1 empty rhetoric or insincere or exaggerated talk; "that's a lot of wind"; "don't give me any of that jazz" [syn: wind, idle words, nothingness]
2 a genre of popular music that originated in New Orleans around 1900 and developed through increasingly complex styles
3 a style of dance music popular in the 1920s; similar to New Orleans jazz but played by large bands
1 play something in the style of jazz
2 have sexual intercourse with; "This student sleeps with everyone in her dorm"; "Adam knew Eve"; "Were you ever intimate with this man?" [syn: roll in the hay, love, make out, make love, sleep with, get laid, have sex, know, do it, be intimate, have intercourse, have it away, have it off, screw, fuck, eff, hump, lie with, bed, have a go at it, bang, get it on, bonk]
EtymologyEtymology uncertain. See also Origin of the word jazz in Wikipedia.
- /ˈʤæz/, /"dZ
Jazz is an American musical art form which originated around the beginning of the 20th century in African American communities in the Southern United States from a confluence of African and European music traditions. The style's West African pedigree is evident in its use of blue notes, call-and-response, improvisation, polyrhythms, syncopation, and the swung note of ragtime.
From its early development until the present, jazz has also incorporated music from 19th and 20th century American popular music, which is based on European music traditions. The word jazz began as a West Coast slang term of uncertain derivation and was first used to refer to music in Chicago in about 1915; for the origin and history, see Jazz (word).
Jazz has, from its early 20th century inception, spawned a variety of subgenres, from New Orleans Dixieland dating from the early 1910s, big band-style swing from the 1930s and 1940s, bebop from the mid-1940s, a variety of Latin-jazz fusions such as Afro-Cuban and Brazilian jazz from the 1950s and 1960s, jazz-rock fusion from the 1970s and later developments such as acid jazz.
OriginsBy 1808 the Atlantic slave trade had brought almost half a million Africans to the United States. The slaves largely came from West Africa and brought strong tribal musical traditions with them. Lavish festivals featuring African dances to drums were organized on Sundays at Place Congo, or Congo Square, in New Orleans until 1843, as were similar gatherings in New England and New York. African music was largely functional, for work or ritual, and included work songs and field hollers. In the African tradition, they had a single-line melody and a call-and-response pattern, but without the European concept of harmony. Rhythms reflected African speech patterns, and the African use of pentatonic scales led to blue notes in blues and jazz. In the early 19th century an increasing number of black musicians learned to play European instruments, particularly the violin, which they used to parody European dance music in their own cakewalk dances. In turn, European-American minstrel show performers in blackface popularized such music internationally, combining syncopation with European harmonic accompaniment. Louis Moreau Gottschalk adapted African-American cakewalk music, South American, Caribbean and other slave melodies as piano salon music. Another influence came from black slaves who had learned the harmonic style of hymns and incorporated it into their own music as spirituals. The origins of the blues are undocumented, though they can be seen as the secular counterpart of the spirituals. Paul Oliver has drawn attention to similarities in instruments, music and social function to the griots of the West African savannah.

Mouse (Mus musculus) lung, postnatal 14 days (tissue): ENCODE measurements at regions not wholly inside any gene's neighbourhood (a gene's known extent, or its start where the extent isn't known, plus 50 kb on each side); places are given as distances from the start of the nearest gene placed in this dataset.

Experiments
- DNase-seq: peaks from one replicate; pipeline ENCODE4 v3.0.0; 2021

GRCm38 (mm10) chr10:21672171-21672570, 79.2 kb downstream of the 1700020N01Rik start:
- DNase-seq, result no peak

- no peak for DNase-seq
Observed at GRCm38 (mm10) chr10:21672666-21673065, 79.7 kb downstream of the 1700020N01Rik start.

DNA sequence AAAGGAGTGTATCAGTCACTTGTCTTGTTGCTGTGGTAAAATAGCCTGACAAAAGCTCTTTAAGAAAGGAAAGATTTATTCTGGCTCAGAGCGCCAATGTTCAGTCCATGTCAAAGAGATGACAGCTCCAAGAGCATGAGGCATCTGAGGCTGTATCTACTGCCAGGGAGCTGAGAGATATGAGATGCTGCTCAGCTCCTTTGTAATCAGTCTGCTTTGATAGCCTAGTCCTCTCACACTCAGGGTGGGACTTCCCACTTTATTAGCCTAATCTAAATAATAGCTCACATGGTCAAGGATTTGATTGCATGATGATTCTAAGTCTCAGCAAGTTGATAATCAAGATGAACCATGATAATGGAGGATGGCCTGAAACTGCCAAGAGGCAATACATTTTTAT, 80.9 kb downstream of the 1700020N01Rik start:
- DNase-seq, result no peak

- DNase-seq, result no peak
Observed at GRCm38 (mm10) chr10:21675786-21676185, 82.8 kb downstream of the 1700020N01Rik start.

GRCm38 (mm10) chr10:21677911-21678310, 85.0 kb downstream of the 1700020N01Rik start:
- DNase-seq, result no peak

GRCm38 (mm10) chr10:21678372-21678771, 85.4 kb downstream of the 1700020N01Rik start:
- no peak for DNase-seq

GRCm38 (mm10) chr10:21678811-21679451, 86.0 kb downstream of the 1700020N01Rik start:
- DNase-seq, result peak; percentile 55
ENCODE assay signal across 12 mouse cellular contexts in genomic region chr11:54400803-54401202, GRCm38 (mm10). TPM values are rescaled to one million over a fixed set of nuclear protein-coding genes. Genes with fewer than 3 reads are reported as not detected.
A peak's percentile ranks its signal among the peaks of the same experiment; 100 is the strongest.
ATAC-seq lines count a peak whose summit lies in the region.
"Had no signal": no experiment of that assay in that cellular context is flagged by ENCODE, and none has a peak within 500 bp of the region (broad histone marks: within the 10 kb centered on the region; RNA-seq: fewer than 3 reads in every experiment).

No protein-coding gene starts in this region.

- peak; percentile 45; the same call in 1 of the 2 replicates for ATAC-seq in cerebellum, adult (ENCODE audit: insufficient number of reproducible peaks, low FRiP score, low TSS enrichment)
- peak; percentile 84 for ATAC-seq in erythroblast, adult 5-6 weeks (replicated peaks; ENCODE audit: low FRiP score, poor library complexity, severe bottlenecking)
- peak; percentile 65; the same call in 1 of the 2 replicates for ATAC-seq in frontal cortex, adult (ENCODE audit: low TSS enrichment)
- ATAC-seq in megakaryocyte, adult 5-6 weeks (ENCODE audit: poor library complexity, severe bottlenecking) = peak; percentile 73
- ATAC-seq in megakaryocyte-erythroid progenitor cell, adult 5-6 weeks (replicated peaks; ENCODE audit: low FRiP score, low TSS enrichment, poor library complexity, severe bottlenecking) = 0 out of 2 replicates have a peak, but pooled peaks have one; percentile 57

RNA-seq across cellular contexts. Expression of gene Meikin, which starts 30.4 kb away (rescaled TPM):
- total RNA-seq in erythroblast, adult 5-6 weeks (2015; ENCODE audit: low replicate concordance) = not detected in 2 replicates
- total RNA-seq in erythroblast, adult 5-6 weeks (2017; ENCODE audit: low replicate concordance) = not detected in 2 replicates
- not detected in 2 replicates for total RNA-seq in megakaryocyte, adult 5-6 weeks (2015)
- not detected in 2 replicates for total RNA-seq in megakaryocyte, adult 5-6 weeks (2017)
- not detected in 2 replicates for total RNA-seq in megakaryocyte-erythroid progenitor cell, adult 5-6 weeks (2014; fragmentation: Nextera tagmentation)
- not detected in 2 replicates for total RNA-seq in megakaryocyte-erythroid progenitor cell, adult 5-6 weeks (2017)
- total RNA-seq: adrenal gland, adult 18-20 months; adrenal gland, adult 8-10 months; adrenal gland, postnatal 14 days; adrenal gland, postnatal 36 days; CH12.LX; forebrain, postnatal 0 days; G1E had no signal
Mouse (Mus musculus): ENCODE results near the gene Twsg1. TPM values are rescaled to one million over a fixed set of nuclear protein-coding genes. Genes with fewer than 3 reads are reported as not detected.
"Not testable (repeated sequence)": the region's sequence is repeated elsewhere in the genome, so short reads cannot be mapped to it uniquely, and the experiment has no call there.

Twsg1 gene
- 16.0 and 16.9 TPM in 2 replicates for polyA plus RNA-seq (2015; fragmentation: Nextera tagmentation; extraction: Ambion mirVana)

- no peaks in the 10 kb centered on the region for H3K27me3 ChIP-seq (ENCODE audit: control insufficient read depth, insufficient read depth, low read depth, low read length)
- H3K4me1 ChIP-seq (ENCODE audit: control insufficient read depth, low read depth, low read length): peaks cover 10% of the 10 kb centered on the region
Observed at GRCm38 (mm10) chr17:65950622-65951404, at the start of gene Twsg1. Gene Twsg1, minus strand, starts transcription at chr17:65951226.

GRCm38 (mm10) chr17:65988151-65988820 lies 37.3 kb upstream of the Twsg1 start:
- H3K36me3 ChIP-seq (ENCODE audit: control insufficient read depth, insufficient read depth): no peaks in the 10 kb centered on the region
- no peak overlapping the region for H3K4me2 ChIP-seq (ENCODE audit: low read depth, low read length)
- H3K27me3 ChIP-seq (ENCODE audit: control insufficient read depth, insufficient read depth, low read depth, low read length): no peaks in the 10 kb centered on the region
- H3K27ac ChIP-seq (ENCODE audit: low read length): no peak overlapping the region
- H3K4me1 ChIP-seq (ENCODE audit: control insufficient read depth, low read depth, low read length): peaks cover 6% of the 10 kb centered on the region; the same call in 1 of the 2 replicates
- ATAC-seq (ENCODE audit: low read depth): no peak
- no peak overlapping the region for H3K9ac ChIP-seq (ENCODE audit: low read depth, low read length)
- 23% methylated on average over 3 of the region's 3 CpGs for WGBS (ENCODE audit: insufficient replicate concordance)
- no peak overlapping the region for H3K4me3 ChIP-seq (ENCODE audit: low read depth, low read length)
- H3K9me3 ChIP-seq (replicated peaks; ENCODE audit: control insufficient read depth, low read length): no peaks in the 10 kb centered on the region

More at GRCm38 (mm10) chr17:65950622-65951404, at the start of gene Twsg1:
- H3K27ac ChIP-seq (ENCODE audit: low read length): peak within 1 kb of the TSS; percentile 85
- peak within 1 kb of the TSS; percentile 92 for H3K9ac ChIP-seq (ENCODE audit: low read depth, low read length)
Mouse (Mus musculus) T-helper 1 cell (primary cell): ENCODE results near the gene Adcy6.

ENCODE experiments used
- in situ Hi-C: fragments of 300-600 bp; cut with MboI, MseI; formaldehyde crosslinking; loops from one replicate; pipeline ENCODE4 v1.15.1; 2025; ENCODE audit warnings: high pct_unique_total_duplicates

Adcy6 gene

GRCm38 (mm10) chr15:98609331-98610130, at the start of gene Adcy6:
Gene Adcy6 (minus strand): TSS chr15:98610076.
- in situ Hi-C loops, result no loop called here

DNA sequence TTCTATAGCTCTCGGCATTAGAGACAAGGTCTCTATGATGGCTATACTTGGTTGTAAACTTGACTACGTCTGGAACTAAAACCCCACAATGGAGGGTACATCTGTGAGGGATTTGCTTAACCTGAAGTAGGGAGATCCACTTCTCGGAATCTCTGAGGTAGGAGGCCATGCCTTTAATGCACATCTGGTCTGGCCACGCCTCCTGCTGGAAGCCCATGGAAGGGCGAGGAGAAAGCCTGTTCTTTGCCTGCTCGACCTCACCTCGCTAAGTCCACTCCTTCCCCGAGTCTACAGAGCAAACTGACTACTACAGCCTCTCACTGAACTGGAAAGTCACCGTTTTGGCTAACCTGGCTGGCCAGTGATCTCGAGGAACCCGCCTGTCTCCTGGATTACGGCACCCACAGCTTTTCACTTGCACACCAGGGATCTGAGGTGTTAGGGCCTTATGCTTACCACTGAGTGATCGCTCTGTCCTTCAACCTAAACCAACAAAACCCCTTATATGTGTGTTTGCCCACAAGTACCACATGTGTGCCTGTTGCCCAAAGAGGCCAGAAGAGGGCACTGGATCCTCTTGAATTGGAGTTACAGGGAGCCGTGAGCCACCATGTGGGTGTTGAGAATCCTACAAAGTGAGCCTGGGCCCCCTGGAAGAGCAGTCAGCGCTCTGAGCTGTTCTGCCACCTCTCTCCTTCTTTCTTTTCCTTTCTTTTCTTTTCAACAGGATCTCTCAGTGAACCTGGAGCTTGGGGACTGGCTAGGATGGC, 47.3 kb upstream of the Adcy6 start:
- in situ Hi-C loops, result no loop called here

RagtimeEmancipation of slaves led to new opportunities for education of freed African-Americans, but strict segregation meant limited employment opportunities. Black musicians provided "low-class" entertainment at dances, minstrel shows, and in vaudeville, and many marching bands formed. Black pianists played in bars, clubs and brothels, and ragtime developed.
Ragtime appeared as sheet music with the African American entertainer Ernest Hogan's hit songs in 1895, and two years later Vess Ossman recorded a medley of these songs as a banjo solo "Rag Time Medley". Also in 1897, the white composer William H. Krell published his "Mississippi Rag" as the first written piano instrumental ragtime piece. The classically-trained pianist Scott Joplin produced his "Original Rags" in the following year, then in 1899 had an international hit with "Maple Leaf Rag." He wrote numerous popular rags combining syncopation, banjo figurations and sometimes call-and-response, which led to the ragtime idiom being taken up by classical composers including Claude Debussy and Igor Stravinsky. Blues music was published and popularized by W. C. Handy, whose "Memphis Blues" of 1912 and "St. Louis Blues" of 1914 both became jazz standards.
New Orleans musicThe music of New Orleans had a profound effect on the creation of early jazz. Many early jazz performers played in the brothels and bars of red-light district around Basin Street called "Storyville." In addition, numerous marching bands played at lavish funerals arranged by the African American community. The instruments used in marching bands and dance bands became the basic instruments of jazz: brass and reeds tuned in the European 12-tone scale and drums. Small bands of primarily self-taught African American musicians, many of whom came from the funeral-procession tradition of New Orleans, played a seminal role in the development and dissemination of early jazz, traveling throughout Black communities in the Deep South and, from around 1914 on, Afro-Creole and African American musicians playing in vaudeville shows took jazz to western and northern US cities.Afro-Creole pianist Jelly Roll Morton began his career in Storyville. From 1904, he toured with vaudeville shows around southern cities, also playing in Chicago and New York. His "Jelly Roll Blues," which he composed around 1905, was published in 1915 as the first jazz arrangement in print, introducing more musicians to the New Orleans style. In the northeastern United States, a "hot" style of playing ragtime had developed, notably James Reese Europe's symphonic Clef Club orchestra in New York which played a benefit concert at Carnegie Hall in 1912, and his "Society Orchestra" which in 1913 became the first black group to make recordings. The Baltimore rag style of Eubie Blake influenced James P. Johnson's development of "Stride" piano playing, in which the right hand plays the melody, while the left hand provides the rhythm and bassline.